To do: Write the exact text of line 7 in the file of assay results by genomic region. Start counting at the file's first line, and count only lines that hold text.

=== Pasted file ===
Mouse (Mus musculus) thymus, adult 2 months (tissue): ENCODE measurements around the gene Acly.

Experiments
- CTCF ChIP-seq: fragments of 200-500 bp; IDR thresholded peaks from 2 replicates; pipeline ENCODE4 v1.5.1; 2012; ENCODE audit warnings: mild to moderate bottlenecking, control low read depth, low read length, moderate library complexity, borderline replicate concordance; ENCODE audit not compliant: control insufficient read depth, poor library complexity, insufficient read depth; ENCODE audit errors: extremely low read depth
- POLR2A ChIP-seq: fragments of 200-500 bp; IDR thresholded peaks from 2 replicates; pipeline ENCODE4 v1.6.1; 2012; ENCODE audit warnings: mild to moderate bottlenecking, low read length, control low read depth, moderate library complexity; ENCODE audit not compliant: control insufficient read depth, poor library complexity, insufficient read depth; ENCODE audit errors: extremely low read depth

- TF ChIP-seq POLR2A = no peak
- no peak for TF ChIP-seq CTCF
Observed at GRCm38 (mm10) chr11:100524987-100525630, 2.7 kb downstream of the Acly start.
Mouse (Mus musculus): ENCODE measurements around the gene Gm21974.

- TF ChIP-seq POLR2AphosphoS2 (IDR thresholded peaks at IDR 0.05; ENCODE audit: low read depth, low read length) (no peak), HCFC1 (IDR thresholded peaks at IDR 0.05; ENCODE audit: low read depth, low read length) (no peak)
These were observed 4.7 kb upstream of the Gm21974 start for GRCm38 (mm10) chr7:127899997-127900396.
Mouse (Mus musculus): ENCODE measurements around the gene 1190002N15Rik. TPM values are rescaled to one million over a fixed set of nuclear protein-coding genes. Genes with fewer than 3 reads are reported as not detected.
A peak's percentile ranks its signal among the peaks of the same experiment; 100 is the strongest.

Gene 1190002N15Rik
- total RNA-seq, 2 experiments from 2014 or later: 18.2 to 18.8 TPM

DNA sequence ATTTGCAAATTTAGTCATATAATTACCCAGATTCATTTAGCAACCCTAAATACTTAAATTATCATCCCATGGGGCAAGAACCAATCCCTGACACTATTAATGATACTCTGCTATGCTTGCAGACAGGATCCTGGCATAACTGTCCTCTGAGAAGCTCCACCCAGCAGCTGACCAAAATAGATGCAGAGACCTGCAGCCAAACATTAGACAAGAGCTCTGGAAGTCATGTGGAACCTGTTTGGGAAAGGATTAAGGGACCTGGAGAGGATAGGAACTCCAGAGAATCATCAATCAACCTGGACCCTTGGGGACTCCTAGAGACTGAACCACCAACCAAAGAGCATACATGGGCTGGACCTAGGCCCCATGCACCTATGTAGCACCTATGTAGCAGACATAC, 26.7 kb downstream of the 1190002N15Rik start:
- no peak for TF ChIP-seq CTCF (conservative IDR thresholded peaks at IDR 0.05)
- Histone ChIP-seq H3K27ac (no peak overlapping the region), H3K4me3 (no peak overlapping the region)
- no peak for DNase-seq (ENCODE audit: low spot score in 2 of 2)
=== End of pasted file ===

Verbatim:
Observed at GRCm38 (mm10) chr11:100524987-100525630, 2.7 kb downstream of the Acly start.